Cancellation of debt is taxable if not insolvent

Mr. and Mrs. Hamilton got student loans to finance the education of their adult son (Andrew). In 2008 Mr. Hamilton was permanently disabled due to a back injury. In June of 2011 he asked to have the loans discharged (canceled). In 2011 two lenders did cancel loans totaling $158,511.

In 2011 Mr. Hamilton had some “erratic spending behavior” so Mrs. Hamilton took charge of the finances. April 1, 2011, they transferred $323,000 to son Andrew’s savings account. Andrew gave Mrs. Hamilton authority and permission to transfer funds from his savings account. In 2011 she transferred money from his (son’s) savings account to Mr. and Mrs. Hamilton’s checking account and paid most of their household bills on a regular basis.

Mr. and Mrs. Hamilton hired Scott Rasmuson, CPA to prepare their 2011 income tax return. He said they were insolvent and didn’t have to include the debt cancellation in taxable income.

They filed their 2011 return on March 14, 2014. It was late. It claimed no income from debt cancellation with form 982 included that indicated their debts were greater than the fair market value of their assets on the dates of debt cancellation. By the way, in 2011, Mr. Hamilton received $308,105 as a nontaxable cash distribution for his 14.4 percent interest in an LLC.

IRS sent a Notice of Deficiency for the 2011 return, charging $44,313 more tax, $12,736 for the failure to file on time penalty and $8,862 for the accuracy-related penalty.

IRS introduced credible evidence relating to the ownership of Andrew’s savings account. Since Mrs. Hamilton was transferring funds on a regular basis to pay household bills, the Court found she exercised “dominion and control” over the account. That meant it was counted as an asset to determine if they were insolvent. The court then determined they had much more assets than they reported on their income tax return.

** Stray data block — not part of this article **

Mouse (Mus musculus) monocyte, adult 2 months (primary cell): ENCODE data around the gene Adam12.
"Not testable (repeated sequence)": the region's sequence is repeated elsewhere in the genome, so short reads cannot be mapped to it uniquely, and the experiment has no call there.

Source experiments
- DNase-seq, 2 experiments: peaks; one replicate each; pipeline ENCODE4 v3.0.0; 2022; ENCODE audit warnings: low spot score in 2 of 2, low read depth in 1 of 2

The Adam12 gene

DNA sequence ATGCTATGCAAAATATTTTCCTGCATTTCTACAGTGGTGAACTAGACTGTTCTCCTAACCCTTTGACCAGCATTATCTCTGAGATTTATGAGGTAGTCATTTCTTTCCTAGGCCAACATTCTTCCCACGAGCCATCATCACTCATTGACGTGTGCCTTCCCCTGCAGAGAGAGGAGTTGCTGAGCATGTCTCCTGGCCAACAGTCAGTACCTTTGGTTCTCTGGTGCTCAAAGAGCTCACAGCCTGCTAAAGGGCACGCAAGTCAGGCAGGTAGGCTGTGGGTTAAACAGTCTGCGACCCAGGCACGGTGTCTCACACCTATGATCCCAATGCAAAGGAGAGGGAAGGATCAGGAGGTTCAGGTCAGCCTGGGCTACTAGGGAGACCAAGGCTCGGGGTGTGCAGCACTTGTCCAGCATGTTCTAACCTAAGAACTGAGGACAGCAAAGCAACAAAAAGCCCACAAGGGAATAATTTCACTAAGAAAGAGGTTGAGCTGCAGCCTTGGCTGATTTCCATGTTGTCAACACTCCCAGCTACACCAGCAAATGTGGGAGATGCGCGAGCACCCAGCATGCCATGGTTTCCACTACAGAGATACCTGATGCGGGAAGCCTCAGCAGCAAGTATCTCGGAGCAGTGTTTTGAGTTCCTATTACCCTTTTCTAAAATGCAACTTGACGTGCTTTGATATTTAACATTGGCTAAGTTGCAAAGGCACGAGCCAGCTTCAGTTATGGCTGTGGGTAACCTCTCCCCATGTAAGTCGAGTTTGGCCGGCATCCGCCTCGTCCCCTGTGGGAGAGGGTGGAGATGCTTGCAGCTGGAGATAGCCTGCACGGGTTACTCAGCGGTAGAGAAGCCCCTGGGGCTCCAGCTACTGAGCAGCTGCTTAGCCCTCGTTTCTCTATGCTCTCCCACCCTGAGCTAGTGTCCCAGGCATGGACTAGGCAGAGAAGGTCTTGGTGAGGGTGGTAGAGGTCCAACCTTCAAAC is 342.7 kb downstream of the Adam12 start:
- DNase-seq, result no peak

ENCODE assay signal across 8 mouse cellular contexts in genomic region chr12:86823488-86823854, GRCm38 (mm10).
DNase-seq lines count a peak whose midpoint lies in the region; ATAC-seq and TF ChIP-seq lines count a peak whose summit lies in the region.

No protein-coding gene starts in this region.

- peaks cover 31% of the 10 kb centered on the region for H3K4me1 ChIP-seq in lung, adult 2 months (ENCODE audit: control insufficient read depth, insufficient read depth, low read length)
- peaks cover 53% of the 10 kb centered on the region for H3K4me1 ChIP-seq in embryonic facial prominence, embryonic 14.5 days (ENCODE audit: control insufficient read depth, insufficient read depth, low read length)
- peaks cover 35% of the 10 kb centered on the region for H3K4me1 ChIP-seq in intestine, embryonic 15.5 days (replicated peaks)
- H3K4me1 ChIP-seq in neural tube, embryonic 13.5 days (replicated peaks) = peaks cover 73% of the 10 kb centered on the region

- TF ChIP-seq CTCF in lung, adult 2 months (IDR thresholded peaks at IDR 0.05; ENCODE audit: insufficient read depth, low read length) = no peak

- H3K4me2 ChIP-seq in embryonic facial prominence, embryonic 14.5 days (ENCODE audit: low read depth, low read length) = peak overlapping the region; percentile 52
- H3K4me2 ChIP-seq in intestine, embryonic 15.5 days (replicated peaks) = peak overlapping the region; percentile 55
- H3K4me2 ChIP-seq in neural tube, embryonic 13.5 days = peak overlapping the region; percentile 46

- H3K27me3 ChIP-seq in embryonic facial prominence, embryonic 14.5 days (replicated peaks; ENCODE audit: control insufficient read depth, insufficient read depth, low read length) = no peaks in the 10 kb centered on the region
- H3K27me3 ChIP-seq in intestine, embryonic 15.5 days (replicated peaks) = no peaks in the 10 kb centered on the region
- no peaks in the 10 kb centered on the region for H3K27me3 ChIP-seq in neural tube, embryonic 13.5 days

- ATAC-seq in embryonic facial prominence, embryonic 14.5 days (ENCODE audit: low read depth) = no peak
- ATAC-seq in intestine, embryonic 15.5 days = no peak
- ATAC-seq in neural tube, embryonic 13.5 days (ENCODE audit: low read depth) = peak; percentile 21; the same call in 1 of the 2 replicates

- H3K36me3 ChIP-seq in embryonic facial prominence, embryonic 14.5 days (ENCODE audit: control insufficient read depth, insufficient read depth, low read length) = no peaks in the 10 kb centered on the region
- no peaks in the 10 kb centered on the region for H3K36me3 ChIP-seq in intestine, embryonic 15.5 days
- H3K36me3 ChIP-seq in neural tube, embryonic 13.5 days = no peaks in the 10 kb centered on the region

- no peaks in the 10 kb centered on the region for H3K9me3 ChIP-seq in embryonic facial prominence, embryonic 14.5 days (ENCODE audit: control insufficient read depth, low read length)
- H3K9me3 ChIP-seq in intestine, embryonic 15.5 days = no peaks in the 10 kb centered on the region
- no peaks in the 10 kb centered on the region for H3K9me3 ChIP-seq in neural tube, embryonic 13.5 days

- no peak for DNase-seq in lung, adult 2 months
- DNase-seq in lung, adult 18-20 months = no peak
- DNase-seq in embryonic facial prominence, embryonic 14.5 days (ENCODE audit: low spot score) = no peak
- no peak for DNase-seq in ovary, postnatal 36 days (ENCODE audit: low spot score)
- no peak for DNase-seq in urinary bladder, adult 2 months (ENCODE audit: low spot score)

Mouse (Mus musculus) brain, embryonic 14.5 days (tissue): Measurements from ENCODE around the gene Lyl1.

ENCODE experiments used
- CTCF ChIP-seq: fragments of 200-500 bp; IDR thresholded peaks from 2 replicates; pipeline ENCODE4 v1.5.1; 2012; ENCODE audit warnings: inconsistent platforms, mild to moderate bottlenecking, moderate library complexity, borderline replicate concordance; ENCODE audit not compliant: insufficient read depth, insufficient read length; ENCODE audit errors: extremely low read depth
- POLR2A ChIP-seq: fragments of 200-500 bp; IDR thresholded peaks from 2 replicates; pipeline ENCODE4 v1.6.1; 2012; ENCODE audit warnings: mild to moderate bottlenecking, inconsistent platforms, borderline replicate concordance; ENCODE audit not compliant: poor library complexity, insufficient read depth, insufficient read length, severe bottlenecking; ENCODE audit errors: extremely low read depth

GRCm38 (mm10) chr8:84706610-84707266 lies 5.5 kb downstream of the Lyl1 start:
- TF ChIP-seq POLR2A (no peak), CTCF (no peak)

The Tax Court found Andrew held his savings account as the Hamiltons’ “nominee” and the savings account was found to be assets available to the parents. That meant they were not insolvent and the debt cancellation was taxable income.

Their failure to file the return on time was found to be due to willful neglect and not reasonable cause, so that penalty was upheld as IRS assessed.

The 20 percent accuracy-related penalty was canceled by the Court. It was found the IRS had no evidence the immediate supervisor of the auditor personally approved (in writing) that penalty.

Did you hear? “What you are is what you have been. What you will be is what you do now,” says Buddha.

John Bullis is a certified public accountant, personal financial specialist and certified senior adviser who has served Carson City for 45 years. He is founder emeritus of Bullis and Company CPAs.


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